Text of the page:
determining a plurality of y additional odd numbers based on each one of the randomly generated numbers n _{0, 0}, n_{1, 0}, . . . n_{(k−1), 0 }to provide (k×y) additional prime number candidates (n_{0, 1}, n_{0, 2}, . . . n_{0, y}), (n_{1, 1}, n_{1, 2}, . . . n_{1, y}), . . . (n_{(k−1), 1}, n_{(k−1), 2}, . . . n_{(k−1), y}) thereby yielding a total number of (k×x (y+1)) prime number candidates; wherein said step of performing includes performing a primality test on each of said total number (k×(y+1)) of candidates, each of the plurality of (k×(y+1)) primality tests including an associated exponentiation operation executed by an associated one of a plurality of (k×(y+1)) of the exponentiation units, said exponentiation operations being performed by said plurality of (k×(y+1)) exponentiation units substantially simultaneously. 3. In a prime number generating system as recited in 4. In a prime number generating system as recited in _{0, 0}, n_{1, 0}, . . . n_{(k−1), 0 }includes successively adding two to each of said randomly generated odd numbers n_{0, 0}, n_{1, 0}, . . . n_{(k−1), 0 }to provide (k×y) additional prime number candidates expressed as (n_{0, 1}=n_{0, 0}+2, n_{0, 2}=n_{0, 0}+4, . . . n_{0, y}=n_{0, 0}+(y·2)), (n_{1, 1}=n_{1, 0}+2, n_{1,2}=n_{1, 0}+4, . . . n_{1, y}=n_{1, 0}+(y·2)), . . . (n_{(k−1), 1}=n_{(k−1), 0}+2, n_{(k−1), 2}=n_{(k−1), 0}+4, . . . n_{(k−1), y}=n_{(k−1), 0}+(y·2)). 5. In a prime number generating system as recited in 6. In a prime number generating system as recited in 7. In a prime number generating system as recited in sieving said prime number candidates by performing a small divisor test on each of said candidates in order to eliminate candidates revealed to be composite numbers by said small divisor test thereby yielding a sieved number s of candidates; wherein said step of performing includes performing at least one primality test on each of said sieved number s of candidates, each of the plurality of s primality tests including an associated exponentiation operation executed by an associated one of a plurality of s of the exponentiation units, said exponentiation operations being performed by said plurality of s exponentiation units substantially simultaneously. 8. In a prime number generating system as recited in receiving a specified public exponent e associated with a cryptographic application; testing the suitability of each of said prime number candidates for use in said cryptographic application by testing the relative primality of each said prime number candidate minus one and said specified public exponent e, wherein said step of testing the suitability is performed prior to said step of performing at least one primality test. 9. In a prime number generating system as recited in sieving said prime number candidates by performing a small divisor test on each of said number (k×(y+1)) of prime number candidates in order to eliminate candidates revealed to be composite numbers by said small divisor test thereby yielding a sieved number s of candidates; wherein said step of performing includes performing at least one primality test on each of said sieved number s of candidates, each of the plurality of s primality tests including an associated exponentiation operation executed by an associated one of a plurality of s of the exponentiation units, said exponentiation operations being performed by said plurality of s exponentiation units substantially simultaneously. 10. In a prime number generating system as recited in sieving said prime number candidates by performing a small divisor test on each of said candidates in order to eliminate candidates revealed to be composite numbers by said small divisor test thereby yielding a sieved number s of candidates; wherein said step of performing includes performing an associated first one of t primality test on each of said sieved number s of candidates, each of the plurality of s first primality tests including an associated exponentiation operation executed by an associated one of a plurality of s of the exponentiation units, said first exponentiation operations being performed by said plurality of s exponentiation units substantially simultaneously in order to eliminate candidates revealed to be composite numbers by said first primality tests thereby yielding a remaining number r of candidates; and performing a plurality of t−1 additional primality tests on each of said remaining number r of candidates, each of the plurality of (r×(t−1)) primality tests including an associated exponentiation operation executed by an associated one of a plurality of (r×(t−1)) of the exponentiation units, said (r×(t−1)) exponentiation operations being performed by said plurality of (r×(t−1)) exponentiation units substantially simultaneously in order to eliminate further candidates revealed to be composite numbers. 11. In a prime number generating system as recited in sieving said prime number candidates by performing a small divisor test on each of said number (k×(y+1)) of prime number candidates in order to eliminate candidates revealed to be composite numbers by said small divisor test thereby yielding a sieved number s of candidates; wherein said step of performing includes performing an associated first one of t primality tests on each of said sieved number s of candidates, each of the plurality of s first primality tests including an associated exponentiation operation executed by an associated one of a plurality of s of the exponentiation units, said first exponentiation operations being performed by said plurality of s exponentiation units substantially simultaneously in order to eliminate candidates revealed to be composite numbers by said first primality tests thereby yielding a remaining number r of candidates; and performing a plurality of t−1 additional primality tests on each of said remaining number r of candidates, each of the plurality of (r×(t−1)) primality tests including an associated exponentiation operation executed by an associated one of a plurality of (r×(t−1)) of the exponentiation units, said (r×(t−1)) exponentiation operations being performed by said plurality of (r×(t−1)) exponentiation units substantially simultaneously in order to eliminate further candidates revealed to be composite numbers. 12. In a prime number generating system as recited in 13. In a prime number generating system as recited in 14. In a prime number generating system as recited in defining a length L for each of the plurality of k random numbers to be generated; and generating each of said plurality of k random odd numbers in an interval between 2 ^{L }and 2^{L−1}. 15. In a prime number generating system including a processing unit and a plurality of exponentiation units communicatively coupled with the processing unit, a process of searching in parallel for a plurality of prime number values simultaneously, comprising the steps of:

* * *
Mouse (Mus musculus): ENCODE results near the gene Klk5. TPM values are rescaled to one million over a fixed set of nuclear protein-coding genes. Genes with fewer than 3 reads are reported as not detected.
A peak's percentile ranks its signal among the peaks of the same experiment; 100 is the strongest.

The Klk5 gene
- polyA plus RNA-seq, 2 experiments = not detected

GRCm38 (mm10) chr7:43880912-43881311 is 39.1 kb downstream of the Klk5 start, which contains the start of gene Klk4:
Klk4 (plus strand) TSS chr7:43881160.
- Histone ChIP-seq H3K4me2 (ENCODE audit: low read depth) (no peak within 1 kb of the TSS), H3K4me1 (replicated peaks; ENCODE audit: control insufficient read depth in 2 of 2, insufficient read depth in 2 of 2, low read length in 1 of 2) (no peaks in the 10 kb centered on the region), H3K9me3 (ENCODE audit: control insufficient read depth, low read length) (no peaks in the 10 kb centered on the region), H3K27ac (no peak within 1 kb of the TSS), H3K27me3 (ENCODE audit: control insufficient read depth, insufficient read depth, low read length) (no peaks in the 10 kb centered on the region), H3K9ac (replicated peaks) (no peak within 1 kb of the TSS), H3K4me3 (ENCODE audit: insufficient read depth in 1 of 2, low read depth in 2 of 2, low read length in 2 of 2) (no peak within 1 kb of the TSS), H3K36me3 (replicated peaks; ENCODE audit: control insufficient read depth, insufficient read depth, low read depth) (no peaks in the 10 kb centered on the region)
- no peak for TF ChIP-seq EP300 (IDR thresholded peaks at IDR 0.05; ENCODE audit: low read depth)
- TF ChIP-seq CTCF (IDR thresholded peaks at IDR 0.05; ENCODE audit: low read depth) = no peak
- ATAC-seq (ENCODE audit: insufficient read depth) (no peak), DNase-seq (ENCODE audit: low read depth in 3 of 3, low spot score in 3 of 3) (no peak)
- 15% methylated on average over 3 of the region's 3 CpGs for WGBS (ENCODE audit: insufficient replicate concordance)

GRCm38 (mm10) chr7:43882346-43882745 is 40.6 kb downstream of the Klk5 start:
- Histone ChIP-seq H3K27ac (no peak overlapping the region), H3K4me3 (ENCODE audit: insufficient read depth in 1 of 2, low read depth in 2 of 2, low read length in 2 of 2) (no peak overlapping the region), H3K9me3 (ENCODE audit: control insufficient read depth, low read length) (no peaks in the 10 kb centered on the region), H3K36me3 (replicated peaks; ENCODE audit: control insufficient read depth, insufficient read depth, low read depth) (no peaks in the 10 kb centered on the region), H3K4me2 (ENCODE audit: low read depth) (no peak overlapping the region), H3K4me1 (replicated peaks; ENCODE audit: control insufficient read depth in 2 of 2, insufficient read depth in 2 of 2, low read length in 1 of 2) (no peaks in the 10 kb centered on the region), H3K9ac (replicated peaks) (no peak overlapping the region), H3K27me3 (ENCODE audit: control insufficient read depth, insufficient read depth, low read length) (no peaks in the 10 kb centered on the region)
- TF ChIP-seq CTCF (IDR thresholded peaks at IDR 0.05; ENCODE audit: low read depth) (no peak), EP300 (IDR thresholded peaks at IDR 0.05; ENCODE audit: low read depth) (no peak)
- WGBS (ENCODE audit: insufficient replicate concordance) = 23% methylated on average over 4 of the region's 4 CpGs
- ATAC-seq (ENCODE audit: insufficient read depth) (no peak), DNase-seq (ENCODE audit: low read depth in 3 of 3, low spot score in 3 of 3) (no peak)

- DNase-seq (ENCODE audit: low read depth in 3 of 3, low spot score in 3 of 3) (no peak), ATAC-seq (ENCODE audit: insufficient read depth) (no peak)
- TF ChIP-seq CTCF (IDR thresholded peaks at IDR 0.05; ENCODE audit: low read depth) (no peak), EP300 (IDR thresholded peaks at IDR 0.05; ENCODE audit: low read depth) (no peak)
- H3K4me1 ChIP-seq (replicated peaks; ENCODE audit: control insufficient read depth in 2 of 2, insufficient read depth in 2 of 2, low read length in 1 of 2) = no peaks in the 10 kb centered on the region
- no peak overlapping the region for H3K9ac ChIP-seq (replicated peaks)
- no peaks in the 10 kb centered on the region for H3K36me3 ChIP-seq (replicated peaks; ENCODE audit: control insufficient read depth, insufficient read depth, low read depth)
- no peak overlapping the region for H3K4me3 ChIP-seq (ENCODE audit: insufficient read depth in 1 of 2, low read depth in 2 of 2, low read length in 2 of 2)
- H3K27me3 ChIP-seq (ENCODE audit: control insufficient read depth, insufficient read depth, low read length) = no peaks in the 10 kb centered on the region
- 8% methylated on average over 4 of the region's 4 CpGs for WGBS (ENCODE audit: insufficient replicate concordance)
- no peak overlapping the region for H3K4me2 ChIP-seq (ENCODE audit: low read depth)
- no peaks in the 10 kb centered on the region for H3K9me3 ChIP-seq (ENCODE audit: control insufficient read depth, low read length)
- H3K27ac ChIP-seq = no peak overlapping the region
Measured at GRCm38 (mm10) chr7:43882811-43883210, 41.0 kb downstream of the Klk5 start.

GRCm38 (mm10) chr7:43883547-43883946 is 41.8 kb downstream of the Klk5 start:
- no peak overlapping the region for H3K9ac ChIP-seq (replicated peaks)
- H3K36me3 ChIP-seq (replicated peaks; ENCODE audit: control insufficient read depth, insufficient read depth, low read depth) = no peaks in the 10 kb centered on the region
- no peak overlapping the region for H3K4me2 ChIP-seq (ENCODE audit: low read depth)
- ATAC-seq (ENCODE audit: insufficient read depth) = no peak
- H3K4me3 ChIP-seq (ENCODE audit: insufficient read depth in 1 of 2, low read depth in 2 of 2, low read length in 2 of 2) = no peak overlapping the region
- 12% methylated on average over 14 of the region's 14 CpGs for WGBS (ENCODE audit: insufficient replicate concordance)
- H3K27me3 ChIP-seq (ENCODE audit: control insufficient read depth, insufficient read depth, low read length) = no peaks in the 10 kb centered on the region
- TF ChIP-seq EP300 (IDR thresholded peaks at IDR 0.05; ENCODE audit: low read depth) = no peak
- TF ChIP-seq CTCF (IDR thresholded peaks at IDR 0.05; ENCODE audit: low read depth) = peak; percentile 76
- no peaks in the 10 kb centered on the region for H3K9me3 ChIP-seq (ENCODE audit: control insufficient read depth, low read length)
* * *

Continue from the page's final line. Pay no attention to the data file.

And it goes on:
randomly generating at least one random odd number providing a prime number candidate; determining a plurality of y additional odd numbers based on said at least one randomly generated odd number to provide y additional prime number candidates, thereby providing a total number of y+1 candidates; performing at least one primality test on each of said y+1 candidates, each of the y+1 primality tests including an associated exponentiation operation executed by an associated one of y+1 of the exponentiation units, said y+1 exponentiation operations being performed by said associated y+1 exponentiation units substantially simultaneously. 16. In a prime number generating system as recited in _{0, 0}, and wherein said step of determining a plurality of y additional odd numbers based on said randomly generated odd number n_{0, 0 }includes successively adding two to said randomly generated odd number n_{0, 0 }to provide (y+1) additional prime number candidates expressed as (n_{0, 1}=n_{0, 0}+2, n_{0, 2}=n_{0, 0}+4, . . . n_{0, y}=n_{0, 0}+(y·2)). 17. In a prime number generating system as recited in 18. In a prime number generating system as recited in 19. In a prime number generating system as recited in receiving a specified public exponent e associated with a cryptographic application; testing the suitability of each of said prime number candidates for use in said cryptographic application by testing the relative primality of each said prime number candidate minus one and said specified public exponent e, wherein said step of testing the suitability is performed prior to said step of performing at least one primality test. 20. In a prime number generating system as recited in sieving said y+1 candidates by performing a small divisor test on each of said candidates in order to eliminate candidates revealed to be composite numbers by said small divisor test thereby yielding a sieved number s of candidates; wherein said step of performing includes performing an associated first one of t primality test on each of said sieved number s of candidates, each of the plurality of s first primality tests including an associated exponentiation operation executed by an associated one of a plurality of s of the exponentiation units, said first exponentiation operations being performed by said plurality of s exponentiation units substantially simultaneously in order to eliminate candidates revealed to be composite numbers by said first primality tests thereby yielding a remaining number r of candidates; and performing a plurality of t−1 additional primality tests on each of said remaining number r of candidates, each of the plurality of (r×(t−1)) first primality tests including an associated exponentiation operation executed by an associated one of a plurality of (r×(t−1)) of the exponentiation units, the (r×(t−1)) exponentiation operations being performed by said plurality of (r×(t−1)) exponentiation units substantially simultaneously in order to eliminate further candidates revealed to be composite numbers. 21. In a prime number generating system as recited in 22. In a prime number generating system as recited in 23. In a prime number generating system as recited in defining a length L for each of the plurality of k random numbers to be generated; and generating each of said plurality of k random odd numbers in an interval between 2 ^{L }and 2^{L−1}. 24. In a prime number generating system including a processing unit and a plurality of exponentiation units communicatively coupled with the processing unit, a process of searching in parallel for a plurality of prime number values simultaneously, comprising the steps of: